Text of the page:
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The Deepest Roots

The Salish Sea II

Around the island.
We were about fifteen feet above the water, too high to see what canoe people see. A group of Bainbridge Islanders circumnavigated the island last summer in the Virginia V, an old ferry that has been restored and now serves as a tour boat. Our guide was Dennis Lewarch, the Tribal Historic Preservation Officer  Read More 
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Winter Dreams

My winter dreams
I’m pretty sure my broccoli plants are dead now. After two mild winters, I thought I would plant some late in the season to see if I could get it to overwinter and provide an early spring crop. We are now in our second week of freezing temperatures. We managed to eat a  Read More 
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The Salish Sea

Oyster beds on Bainbridge Island in foreground, Olympic Mountains behind.
Winter has settled upon us, and we are into the long rains of the northwest. Mornings tend to be the driest times, with moisture piling up to break loose in the afternoon.

I sloshed out to Cooper Creek one day to look for returning salmon, to no avail. Bainbridge has just a few streams,  Read More 
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Día de los Muertos

Día de los Muertos
The season has changed from an extended dry spell to the first rains of winter. It is time for the Day of the Dead. We are saddened by the departure of several relatives this year, from the last of our parent’s generation, to a much beloved in-law in Denver.

Falling as it does in the harvest season, el día de los muertos is a reminder that we have our seasons, that we are organic as well, dependent on the lives of plants and animals in order to continue our journey.  Read More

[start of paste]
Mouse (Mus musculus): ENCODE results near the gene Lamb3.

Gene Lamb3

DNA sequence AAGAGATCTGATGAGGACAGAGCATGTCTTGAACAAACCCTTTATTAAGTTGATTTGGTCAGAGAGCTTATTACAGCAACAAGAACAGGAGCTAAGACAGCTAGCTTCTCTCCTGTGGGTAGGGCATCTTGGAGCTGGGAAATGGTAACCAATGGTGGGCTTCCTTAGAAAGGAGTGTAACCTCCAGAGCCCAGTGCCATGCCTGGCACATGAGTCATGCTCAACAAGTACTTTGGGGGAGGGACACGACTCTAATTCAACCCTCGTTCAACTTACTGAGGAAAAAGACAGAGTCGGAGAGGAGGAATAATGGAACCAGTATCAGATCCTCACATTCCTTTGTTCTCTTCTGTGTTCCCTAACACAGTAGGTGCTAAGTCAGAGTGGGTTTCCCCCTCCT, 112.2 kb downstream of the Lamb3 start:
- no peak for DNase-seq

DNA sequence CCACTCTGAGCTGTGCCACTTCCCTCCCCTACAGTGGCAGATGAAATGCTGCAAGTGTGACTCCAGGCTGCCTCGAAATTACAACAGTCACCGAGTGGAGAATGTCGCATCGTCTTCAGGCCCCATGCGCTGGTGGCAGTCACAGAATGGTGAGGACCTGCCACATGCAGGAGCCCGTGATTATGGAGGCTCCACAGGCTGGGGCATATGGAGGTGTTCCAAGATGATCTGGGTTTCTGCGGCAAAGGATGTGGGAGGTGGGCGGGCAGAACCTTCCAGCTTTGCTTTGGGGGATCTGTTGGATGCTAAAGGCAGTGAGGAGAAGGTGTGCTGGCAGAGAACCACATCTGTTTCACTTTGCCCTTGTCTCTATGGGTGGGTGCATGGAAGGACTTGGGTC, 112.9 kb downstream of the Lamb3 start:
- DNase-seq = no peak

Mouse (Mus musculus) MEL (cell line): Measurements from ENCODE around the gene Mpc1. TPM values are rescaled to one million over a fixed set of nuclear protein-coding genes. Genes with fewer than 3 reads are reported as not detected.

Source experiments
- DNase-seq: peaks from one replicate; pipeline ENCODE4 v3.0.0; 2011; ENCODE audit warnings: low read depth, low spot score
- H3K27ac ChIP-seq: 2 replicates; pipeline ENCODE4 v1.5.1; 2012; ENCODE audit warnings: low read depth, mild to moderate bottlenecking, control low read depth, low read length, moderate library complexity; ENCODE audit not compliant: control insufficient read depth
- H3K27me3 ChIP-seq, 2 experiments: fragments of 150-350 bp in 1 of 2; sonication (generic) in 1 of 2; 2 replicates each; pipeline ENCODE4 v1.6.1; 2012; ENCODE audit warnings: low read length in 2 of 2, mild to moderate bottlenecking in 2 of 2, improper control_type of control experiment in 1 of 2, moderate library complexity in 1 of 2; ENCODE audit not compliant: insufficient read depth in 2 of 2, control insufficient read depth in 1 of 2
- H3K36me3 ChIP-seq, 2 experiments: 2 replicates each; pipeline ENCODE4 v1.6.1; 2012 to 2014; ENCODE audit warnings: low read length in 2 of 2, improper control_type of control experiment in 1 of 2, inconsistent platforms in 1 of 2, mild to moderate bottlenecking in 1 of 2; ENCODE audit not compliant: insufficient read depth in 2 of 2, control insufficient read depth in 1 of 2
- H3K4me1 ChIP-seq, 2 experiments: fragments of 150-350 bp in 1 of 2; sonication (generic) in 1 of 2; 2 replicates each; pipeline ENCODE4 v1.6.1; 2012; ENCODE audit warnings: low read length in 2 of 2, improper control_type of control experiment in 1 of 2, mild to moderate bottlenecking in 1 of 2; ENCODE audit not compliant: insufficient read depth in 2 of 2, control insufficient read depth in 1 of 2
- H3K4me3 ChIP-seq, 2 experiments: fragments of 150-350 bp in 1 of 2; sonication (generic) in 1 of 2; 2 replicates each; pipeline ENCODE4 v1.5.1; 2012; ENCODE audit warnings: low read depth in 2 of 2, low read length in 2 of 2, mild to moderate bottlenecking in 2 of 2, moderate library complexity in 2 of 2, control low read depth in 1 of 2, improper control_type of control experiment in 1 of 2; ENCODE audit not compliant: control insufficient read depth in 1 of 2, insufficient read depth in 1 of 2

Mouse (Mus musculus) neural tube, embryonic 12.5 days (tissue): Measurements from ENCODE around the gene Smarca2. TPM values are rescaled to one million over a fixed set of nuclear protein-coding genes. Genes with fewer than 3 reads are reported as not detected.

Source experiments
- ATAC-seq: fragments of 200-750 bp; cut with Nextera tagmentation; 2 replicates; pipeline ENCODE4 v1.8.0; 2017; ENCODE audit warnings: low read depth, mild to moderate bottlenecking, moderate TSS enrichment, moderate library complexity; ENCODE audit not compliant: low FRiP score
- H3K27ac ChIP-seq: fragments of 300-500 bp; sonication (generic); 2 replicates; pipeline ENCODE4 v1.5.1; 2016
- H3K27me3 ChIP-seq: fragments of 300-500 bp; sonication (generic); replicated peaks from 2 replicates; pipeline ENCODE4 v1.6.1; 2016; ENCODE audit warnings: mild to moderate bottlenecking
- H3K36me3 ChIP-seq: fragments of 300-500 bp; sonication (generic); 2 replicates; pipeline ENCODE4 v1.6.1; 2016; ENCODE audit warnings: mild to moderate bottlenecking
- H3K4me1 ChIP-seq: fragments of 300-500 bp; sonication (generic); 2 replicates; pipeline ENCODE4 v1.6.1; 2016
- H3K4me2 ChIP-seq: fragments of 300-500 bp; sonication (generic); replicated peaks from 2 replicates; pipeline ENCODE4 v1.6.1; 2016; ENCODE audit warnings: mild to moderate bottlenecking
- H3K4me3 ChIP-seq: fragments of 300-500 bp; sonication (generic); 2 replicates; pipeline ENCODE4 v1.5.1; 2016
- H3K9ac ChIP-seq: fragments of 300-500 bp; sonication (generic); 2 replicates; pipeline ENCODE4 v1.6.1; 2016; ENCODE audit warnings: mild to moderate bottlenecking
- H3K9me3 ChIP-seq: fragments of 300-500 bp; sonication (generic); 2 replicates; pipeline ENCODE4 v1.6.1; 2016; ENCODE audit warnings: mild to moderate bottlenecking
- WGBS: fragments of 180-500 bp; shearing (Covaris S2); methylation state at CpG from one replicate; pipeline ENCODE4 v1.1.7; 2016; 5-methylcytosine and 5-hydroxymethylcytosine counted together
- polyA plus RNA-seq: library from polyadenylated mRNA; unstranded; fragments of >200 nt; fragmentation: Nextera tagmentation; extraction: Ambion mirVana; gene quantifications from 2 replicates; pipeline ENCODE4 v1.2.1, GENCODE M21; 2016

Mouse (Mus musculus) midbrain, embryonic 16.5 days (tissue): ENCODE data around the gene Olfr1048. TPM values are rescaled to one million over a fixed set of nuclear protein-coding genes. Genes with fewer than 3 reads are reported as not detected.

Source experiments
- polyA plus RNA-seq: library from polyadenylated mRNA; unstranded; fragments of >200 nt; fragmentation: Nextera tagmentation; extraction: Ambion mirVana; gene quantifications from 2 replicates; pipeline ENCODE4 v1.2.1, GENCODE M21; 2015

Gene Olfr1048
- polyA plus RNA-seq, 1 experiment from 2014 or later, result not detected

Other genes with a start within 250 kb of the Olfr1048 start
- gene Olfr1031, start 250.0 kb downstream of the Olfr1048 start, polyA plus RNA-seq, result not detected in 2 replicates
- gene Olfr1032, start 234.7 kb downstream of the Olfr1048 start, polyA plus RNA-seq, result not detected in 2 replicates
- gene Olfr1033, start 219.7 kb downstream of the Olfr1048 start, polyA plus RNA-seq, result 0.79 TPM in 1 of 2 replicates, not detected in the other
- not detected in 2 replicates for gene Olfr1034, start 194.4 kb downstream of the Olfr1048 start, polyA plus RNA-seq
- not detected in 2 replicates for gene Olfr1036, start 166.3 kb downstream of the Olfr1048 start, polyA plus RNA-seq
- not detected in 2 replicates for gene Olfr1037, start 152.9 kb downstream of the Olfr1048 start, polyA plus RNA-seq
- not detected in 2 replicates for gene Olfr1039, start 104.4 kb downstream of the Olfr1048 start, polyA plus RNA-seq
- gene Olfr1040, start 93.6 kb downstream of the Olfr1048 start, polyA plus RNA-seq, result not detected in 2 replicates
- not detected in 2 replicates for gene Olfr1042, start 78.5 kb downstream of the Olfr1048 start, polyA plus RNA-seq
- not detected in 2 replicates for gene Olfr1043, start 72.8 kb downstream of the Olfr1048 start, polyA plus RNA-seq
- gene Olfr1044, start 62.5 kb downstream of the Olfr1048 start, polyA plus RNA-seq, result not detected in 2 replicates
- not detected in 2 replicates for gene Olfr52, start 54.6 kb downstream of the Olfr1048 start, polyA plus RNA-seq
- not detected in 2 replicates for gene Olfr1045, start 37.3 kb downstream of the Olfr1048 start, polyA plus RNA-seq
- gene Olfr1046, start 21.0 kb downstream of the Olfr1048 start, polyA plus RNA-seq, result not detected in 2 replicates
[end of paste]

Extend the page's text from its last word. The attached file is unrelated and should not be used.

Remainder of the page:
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Tomatoes at Last

First ripe tomatoes
It is September, and I spent much of the summer growing two tomato plants that are the size of small trees. At last, I picked three, ripe, yellow tomatoes yesterday. There are many more on the vine. Until I pick them, these first three are worth about $10 apiece in the cost of the plants,  Read More 
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Let's Garden! with Michelle Obama

Review:
American Grown: The Story of the White House Kitchen Garden and Gardens Across America
by Michelle Obama
2012, Crown Publishers 271 pages

First Ladies are expected to champion causes, but as we learned during the Clinton era, it can’t be a cause that implies policy, such as a plan for affordable health care. Previous First Ladies tried to Make America Beautiful, or Make America Read, or just wore clothes really, really well.

Obama’s original project was “Let’s Move!” a plan to encourage school children across the country to get more exercise. One out of three children in the United States is considered overweight, and/or suffering from weight-related illnesses, such as diabetes. But as soon as she started this, Obama realized that diet and nutrition are integral to our health and well-being. By starting a kitchen garden, Obama hoped to “begin a conversation about this issue – a conversation about the food we eat, the lives we lead, and how all of that affects our children.” Read More 
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Hearing Moles

Building mighty mountains
As you can see in the photo, there are three mole hills along the edge of our driveway, and a small one closer to the mailbox. There is a matching set on the other side of the driveway: front doors, back doors. I suppose the little one by the mailbox is a skylight. Read More 
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The Versatile Blogger

Thank you and welcome to all the new subscribers! I guess it pays to ask.

I was just nominated for The Versatile Blogger Award by one of my students, (who is more qualified to be MY professor) Stephanie Hammer. A shape shifter of a writer, she blogs at Magically Real. This, gives me a chance to promote some writers and thinkers I respect. Read More 
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Trash Talking Crows

Trash talking crows
The crows in my neighborhood have been talking a lot lately. Flying back and forth from tree to tree, sharing their thoughts with each other and anyone who cares to listen. They like to stay up high, where they can look down on us and criticize our clothing and our hair. They are gossips.

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Who Are My Heroes?

Joel Salatin on Bainbridge Island
A chilly June day brought us an unexpected visit from farming guru Joel Salatin. Marilyn, co-owner of the CSA Abundantly Green, sent me an invitation to hear Salatin at the Day Road Farm on Bainbridge Island, just up the road from my house. It seemed to be only for farmers, but I signed up anyway. Maybe I know the secret handshake by now.  Read More 
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